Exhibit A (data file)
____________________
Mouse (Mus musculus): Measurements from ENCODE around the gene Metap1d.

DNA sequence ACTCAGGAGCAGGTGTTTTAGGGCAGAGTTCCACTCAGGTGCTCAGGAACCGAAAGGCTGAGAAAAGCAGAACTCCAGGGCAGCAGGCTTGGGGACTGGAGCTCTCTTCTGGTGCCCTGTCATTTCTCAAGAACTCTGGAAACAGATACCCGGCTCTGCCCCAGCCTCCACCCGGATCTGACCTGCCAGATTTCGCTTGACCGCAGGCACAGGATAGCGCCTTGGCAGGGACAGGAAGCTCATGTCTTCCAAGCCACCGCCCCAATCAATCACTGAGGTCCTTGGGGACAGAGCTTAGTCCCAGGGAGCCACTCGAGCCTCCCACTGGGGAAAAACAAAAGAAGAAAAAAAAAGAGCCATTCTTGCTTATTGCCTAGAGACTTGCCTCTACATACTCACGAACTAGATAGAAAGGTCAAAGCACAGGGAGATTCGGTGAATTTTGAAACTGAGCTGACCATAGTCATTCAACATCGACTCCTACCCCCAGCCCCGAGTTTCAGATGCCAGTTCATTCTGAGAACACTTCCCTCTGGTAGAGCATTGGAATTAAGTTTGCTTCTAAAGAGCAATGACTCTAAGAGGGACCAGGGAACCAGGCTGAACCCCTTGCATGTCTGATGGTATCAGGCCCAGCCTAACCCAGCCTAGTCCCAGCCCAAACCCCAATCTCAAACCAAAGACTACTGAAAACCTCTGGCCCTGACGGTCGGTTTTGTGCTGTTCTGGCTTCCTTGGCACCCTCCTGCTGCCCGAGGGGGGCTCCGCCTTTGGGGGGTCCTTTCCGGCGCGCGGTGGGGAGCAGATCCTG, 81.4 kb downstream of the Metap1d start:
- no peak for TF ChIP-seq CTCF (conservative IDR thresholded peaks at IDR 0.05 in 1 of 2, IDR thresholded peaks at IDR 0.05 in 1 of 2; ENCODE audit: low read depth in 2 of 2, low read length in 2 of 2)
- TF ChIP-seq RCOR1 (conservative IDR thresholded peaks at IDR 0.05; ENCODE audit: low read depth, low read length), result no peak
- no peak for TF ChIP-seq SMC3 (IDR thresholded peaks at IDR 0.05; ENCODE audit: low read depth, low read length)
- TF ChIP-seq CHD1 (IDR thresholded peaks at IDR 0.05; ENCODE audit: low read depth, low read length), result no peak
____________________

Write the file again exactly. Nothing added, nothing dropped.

Mouse (Mus musculus): Measurements from ENCODE around the gene Metap1d.

DNA sequence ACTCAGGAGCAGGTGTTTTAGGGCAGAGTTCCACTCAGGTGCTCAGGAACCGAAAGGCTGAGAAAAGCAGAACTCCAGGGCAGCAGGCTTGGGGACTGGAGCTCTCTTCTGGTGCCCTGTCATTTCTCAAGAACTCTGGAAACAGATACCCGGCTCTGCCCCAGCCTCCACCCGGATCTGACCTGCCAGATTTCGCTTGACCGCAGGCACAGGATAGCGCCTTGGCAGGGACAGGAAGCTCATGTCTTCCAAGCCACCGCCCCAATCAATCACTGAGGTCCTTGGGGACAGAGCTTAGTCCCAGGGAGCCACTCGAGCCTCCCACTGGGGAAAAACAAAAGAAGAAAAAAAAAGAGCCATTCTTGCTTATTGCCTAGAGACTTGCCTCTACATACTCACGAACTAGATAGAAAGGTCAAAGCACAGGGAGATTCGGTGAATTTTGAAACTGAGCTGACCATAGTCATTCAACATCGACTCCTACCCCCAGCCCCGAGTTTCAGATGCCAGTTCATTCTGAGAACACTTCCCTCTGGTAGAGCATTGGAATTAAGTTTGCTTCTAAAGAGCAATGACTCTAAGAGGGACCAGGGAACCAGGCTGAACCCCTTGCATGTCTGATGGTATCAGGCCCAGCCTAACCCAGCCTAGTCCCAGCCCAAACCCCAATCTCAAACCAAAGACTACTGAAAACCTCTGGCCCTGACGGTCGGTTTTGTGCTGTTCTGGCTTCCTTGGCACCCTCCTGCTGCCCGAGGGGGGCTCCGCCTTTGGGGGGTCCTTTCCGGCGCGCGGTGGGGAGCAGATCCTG, 81.4 kb downstream of the Metap1d start:
- no peak for TF ChIP-seq CTCF (conservative IDR thresholded peaks at IDR 0.05 in 1 of 2, IDR thresholded peaks at IDR 0.05 in 1 of 2; ENCODE audit: low read depth in 2 of 2, low read length in 2 of 2)
- TF ChIP-seq RCOR1 (conservative IDR thresholded peaks at IDR 0.05; ENCODE audit: low read depth, low read length), result no peak
- no peak for TF ChIP-seq SMC3 (IDR thresholded peaks at IDR 0.05; ENCODE audit: low read depth, low read length)
- TF ChIP-seq CHD1 (IDR thresholded peaks at IDR 0.05; ENCODE audit: low read depth, low read length), result no peak